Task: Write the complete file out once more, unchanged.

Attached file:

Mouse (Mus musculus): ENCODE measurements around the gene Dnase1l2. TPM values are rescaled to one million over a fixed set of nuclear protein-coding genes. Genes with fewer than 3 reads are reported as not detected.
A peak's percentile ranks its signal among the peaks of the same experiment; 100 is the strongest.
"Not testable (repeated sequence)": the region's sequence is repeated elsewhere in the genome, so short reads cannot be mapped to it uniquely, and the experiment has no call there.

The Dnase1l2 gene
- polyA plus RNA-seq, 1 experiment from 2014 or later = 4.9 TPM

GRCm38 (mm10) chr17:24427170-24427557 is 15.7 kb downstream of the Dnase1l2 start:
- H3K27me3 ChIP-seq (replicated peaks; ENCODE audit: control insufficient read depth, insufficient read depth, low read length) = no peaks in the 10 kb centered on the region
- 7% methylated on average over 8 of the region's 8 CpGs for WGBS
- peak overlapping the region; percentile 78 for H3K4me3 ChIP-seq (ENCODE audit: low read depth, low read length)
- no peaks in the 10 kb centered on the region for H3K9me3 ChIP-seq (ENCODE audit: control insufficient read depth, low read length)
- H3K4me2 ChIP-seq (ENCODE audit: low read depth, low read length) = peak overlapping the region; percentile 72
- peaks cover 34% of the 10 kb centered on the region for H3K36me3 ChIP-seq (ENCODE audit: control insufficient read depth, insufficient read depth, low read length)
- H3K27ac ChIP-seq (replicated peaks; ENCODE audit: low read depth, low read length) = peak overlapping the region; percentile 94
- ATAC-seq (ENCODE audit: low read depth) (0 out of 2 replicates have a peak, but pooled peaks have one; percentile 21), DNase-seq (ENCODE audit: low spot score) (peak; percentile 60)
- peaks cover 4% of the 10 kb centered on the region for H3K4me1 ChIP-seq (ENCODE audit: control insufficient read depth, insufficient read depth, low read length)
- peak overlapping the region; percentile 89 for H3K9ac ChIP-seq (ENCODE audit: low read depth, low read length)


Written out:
Mouse (Mus musculus): ENCODE measurements around the gene Dnase1l2. TPM values are rescaled to one million over a fixed set of nuclear protein-coding genes. Genes with fewer than 3 reads are reported as not detected.
A peak's percentile ranks its signal among the peaks of the same experiment; 100 is the strongest.
"Not testable (repeated sequence)": the region's sequence is repeated elsewhere in the genome, so short reads cannot be mapped to it uniquely, and the experiment has no call there.

The Dnase1l2 gene
- polyA plus RNA-seq, 1 experiment from 2014 or later = 4.9 TPM

GRCm38 (mm10) chr17:24427170-24427557 is 15.7 kb downstream of the Dnase1l2 start:
- H3K27me3 ChIP-seq (replicated peaks; ENCODE audit: control insufficient read depth, insufficient read depth, low read length) = no peaks in the 10 kb centered on the region
- 7% methylated on average over 8 of the region's 8 CpGs for WGBS
- peak overlapping the region; percentile 78 for H3K4me3 ChIP-seq (ENCODE audit: low read depth, low read length)
- no peaks in the 10 kb centered on the region for H3K9me3 ChIP-seq (ENCODE audit: control insufficient read depth, low read length)
- H3K4me2 ChIP-seq (ENCODE audit: low read depth, low read length) = peak overlapping the region; percentile 72
- peaks cover 34% of the 10 kb centered on the region for H3K36me3 ChIP-seq (ENCODE audit: control insufficient read depth, insufficient read depth, low read length)
- H3K27ac ChIP-seq (replicated peaks; ENCODE audit: low read depth, low read length) = peak overlapping the region; percentile 94
- ATAC-seq (ENCODE audit: low read depth) (0 out of 2 replicates have a peak, but pooled peaks have one; percentile 21), DNase-seq (ENCODE audit: low spot score) (peak; percentile 60)
- peaks cover 4% of the 10 kb centered on the region for H3K4me1 ChIP-seq (ENCODE audit: control insufficient read depth, insufficient read depth, low read length)
- peak overlapping the region; percentile 89 for H3K9ac ChIP-seq (ENCODE audit: low read depth, low read length)